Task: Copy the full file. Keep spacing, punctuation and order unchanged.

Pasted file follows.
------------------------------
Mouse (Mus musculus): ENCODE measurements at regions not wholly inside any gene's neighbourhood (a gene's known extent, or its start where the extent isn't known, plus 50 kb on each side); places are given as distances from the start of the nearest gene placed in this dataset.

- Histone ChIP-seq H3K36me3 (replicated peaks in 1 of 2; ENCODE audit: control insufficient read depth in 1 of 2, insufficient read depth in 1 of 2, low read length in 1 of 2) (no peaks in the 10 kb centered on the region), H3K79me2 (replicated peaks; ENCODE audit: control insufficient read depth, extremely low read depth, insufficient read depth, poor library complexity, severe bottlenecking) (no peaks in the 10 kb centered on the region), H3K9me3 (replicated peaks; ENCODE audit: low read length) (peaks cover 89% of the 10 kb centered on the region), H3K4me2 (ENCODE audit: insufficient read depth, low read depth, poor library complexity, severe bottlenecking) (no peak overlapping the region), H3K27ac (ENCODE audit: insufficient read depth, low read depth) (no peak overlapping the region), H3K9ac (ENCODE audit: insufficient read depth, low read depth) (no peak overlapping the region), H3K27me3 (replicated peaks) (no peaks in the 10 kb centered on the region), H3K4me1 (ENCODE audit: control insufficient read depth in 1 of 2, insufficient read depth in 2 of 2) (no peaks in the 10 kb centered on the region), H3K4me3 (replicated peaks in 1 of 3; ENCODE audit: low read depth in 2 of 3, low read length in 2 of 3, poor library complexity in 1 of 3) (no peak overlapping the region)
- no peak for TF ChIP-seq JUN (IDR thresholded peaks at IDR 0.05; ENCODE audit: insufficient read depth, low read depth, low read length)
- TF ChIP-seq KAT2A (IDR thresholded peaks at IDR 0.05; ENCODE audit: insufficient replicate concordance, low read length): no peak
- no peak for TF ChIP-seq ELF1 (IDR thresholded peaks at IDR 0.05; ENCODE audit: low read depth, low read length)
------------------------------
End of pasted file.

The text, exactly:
Mouse (Mus musculus): ENCODE measurements at regions not wholly inside any gene's neighbourhood (a gene's known extent, or its start where the extent isn't known, plus 50 kb on each side); places are given as distances from the start of the nearest gene placed in this dataset.

- Histone ChIP-seq H3K36me3 (replicated peaks in 1 of 2; ENCODE audit: control insufficient read depth in 1 of 2, insufficient read depth in 1 of 2, low read length in 1 of 2) (no peaks in the 10 kb centered on the region), H3K79me2 (replicated peaks; ENCODE audit: control insufficient read depth, extremely low read depth, insufficient read depth, poor library complexity, severe bottlenecking) (no peaks in the 10 kb centered on the region), H3K9me3 (replicated peaks; ENCODE audit: low read length) (peaks cover 89% of the 10 kb centered on the region), H3K4me2 (ENCODE audit: insufficient read depth, low read depth, poor library complexity, severe bottlenecking) (no peak overlapping the region), H3K27ac (ENCODE audit: insufficient read depth, low read depth) (no peak overlapping the region), H3K9ac (ENCODE audit: insufficient read depth, low read depth) (no peak overlapping the region), H3K27me3 (replicated peaks) (no peaks in the 10 kb centered on the region), H3K4me1 (ENCODE audit: control insufficient read depth in 1 of 2, insufficient read depth in 2 of 2) (no peaks in the 10 kb centered on the region), H3K4me3 (replicated peaks in 1 of 3; ENCODE audit: low read depth in 2 of 3, low read length in 2 of 3, poor library complexity in 1 of 3) (no peak overlapping the region)
- no peak for TF ChIP-seq JUN (IDR thresholded peaks at IDR 0.05; ENCODE audit: insufficient read depth, low read depth, low read length)
- TF ChIP-seq KAT2A (IDR thresholded peaks at IDR 0.05; ENCODE audit: insufficient replicate concordance, low read length): no peak
- no peak for TF ChIP-seq ELF1 (IDR thresholded peaks at IDR 0.05; ENCODE audit: low read depth, low read length)